We woke Saturday morning to a view of buildings rather than the ocean, and headed up to the buffet area. We didn't eat, but sat with Cindy's sister and her husband and helped them come up with creative ideas for scavenger-hunt pictures they hadn't gotten yet. For instance, we let her borrow our rain umbrella and emptied a cup for her to use so she could sit by the pool with an umbrella in her drink (they didn't actually have umbrellas for drinks on the boat - they said they flew away and littered the boat and ocean). We also took a picture of the human pyramid. She had talked a father into letting his 3 kids be the top of this pyramid, which drew a lot of attention in the dining area.

We left the ship and headed for the airport, where we spent roughly 8 hours waiting for our flight to leave. A very turbulent flight. The seat-belt sign stayed on through almost the entire flight, but the view from the air at night was amazing. And I don't think anyone will ever realize how big Chicago is until they see it lit up at night from above. Its all you can see on either side, and its bright.

I miss the buffet, and our steward, Apolonio, whom we didn't get to know as well as we would have liked. We did learn that he is a draftsman, but can only make $200 per week at home; not enough to support his family, so he chooses to clean rooms 10 months out of the year and only see his family via internet so he can provide for them. Apolonio, I pray the best for you and your family.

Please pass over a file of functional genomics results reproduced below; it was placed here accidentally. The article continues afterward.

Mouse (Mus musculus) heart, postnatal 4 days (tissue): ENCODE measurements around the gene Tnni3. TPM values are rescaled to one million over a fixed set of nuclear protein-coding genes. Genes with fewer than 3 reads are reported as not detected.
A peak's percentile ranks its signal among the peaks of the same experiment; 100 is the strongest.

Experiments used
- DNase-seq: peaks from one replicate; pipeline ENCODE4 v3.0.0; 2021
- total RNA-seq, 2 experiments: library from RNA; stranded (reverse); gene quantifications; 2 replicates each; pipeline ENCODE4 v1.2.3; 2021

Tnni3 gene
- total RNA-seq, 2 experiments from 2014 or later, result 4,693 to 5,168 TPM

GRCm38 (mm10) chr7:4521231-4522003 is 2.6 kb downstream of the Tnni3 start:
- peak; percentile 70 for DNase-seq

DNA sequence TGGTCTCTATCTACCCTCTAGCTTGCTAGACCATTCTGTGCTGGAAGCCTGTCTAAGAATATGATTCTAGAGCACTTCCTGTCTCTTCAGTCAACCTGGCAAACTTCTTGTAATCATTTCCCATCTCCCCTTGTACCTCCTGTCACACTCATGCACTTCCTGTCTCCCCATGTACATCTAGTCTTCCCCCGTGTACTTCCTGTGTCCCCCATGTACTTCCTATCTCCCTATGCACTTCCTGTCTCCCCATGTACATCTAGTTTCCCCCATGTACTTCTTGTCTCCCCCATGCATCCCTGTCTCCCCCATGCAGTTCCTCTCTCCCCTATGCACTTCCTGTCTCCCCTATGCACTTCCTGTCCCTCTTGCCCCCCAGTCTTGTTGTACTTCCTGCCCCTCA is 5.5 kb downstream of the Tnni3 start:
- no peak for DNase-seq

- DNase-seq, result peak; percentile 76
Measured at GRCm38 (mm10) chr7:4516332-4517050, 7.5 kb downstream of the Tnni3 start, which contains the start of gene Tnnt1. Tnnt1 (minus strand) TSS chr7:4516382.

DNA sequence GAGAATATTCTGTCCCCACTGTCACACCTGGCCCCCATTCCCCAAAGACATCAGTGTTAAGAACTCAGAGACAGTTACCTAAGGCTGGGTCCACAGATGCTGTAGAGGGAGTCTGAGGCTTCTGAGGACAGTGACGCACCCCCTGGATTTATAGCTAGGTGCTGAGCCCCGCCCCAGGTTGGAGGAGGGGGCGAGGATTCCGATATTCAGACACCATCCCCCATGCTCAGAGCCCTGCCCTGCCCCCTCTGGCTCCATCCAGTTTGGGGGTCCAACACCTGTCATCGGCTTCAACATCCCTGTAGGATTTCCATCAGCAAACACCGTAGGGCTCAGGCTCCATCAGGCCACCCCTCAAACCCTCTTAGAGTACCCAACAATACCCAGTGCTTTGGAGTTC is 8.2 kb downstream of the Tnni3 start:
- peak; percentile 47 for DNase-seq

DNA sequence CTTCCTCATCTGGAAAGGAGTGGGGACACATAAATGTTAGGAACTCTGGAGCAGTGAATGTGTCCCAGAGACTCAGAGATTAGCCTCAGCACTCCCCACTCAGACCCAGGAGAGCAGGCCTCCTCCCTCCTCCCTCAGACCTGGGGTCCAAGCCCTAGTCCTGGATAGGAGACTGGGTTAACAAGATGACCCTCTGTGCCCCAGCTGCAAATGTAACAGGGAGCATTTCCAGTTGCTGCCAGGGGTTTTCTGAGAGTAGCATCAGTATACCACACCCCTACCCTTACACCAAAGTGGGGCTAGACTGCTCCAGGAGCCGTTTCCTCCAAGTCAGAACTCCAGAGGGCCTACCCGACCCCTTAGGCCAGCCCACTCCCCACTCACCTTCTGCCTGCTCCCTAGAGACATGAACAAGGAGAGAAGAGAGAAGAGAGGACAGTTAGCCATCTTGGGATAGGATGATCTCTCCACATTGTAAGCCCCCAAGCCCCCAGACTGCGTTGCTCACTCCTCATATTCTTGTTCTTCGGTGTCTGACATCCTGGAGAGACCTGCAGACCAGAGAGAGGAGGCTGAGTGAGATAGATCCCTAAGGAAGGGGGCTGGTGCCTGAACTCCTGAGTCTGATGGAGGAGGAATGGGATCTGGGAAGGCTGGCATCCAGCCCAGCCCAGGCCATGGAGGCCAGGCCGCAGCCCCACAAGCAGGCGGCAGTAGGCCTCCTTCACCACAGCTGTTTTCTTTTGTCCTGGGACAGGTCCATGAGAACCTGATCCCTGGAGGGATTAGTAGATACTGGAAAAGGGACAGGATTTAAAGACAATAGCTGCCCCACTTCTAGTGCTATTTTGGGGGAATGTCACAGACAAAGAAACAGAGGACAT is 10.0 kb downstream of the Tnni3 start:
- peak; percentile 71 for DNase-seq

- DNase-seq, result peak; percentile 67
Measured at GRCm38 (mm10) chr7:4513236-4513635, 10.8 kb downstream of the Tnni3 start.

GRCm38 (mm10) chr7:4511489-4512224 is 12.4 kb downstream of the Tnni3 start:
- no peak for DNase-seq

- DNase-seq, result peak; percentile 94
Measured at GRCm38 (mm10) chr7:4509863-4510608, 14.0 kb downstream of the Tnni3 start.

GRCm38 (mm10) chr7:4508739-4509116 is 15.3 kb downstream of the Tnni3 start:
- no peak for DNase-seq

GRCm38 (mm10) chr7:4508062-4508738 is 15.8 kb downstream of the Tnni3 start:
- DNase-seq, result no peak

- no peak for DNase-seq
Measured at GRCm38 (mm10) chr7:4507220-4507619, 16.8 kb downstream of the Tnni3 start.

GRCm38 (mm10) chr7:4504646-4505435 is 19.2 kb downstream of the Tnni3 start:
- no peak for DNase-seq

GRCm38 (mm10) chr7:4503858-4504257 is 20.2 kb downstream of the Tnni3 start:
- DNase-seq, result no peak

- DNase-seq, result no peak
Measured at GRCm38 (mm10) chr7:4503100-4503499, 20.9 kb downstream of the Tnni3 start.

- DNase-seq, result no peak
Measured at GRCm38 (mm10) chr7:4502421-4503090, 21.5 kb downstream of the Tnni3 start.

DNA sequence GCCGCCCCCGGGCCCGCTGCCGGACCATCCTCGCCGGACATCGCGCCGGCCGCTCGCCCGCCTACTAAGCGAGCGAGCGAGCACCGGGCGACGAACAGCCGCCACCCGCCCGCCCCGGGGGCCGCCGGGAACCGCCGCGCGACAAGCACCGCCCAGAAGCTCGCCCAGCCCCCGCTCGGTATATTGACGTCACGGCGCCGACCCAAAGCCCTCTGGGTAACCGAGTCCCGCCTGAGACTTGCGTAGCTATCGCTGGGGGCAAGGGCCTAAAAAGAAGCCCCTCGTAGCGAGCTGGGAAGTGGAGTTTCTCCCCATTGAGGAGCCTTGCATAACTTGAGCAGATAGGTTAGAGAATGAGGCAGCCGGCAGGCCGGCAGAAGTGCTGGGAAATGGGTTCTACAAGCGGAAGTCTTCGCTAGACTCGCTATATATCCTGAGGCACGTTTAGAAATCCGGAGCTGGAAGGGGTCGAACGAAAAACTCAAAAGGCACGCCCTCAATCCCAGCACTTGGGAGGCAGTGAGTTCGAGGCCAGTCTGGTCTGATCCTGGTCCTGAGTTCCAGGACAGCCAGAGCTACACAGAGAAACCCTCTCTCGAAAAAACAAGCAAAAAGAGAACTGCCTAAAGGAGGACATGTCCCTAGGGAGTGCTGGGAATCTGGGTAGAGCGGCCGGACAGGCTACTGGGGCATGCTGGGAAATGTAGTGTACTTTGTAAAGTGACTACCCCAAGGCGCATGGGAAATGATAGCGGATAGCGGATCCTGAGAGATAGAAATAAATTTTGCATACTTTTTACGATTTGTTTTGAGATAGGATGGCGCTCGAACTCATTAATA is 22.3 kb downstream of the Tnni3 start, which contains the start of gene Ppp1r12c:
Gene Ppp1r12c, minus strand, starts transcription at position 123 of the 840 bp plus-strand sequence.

I'm grateful I was able to make this cruise, and grateful I was able to be there for my friends wedding. When's the next cruise, guys?

Monday, January 02, 2012

Happy New Year

I've been working on a website for Hair Color Etc. Its just a shell right now; I'm waiting for more information from the owner, but I was actually able to learn a lot from working on this site. Turns out, watching tutorials can be pretty helpful. I'm looking forward to redoing the Digital Ninjas Media website with all my new knowledge.

In other news, Christmas and New Years were uneventful, which gave me time to read just for the fun of it. It was a nice change. I read The Hunger Games books (there are 3). They were quick reads, each one took less than a day, which was nice, since I didn't really have time to read. I highly suggest the books, though.

Tuesday I start my new part time job with the Winnebago County Republican Central Committee. I will be there for 3 hours on Tuesdays and doing some work from home aside from that. Hopefully, this will open other doors for us at Digital Ninjas Media, as well.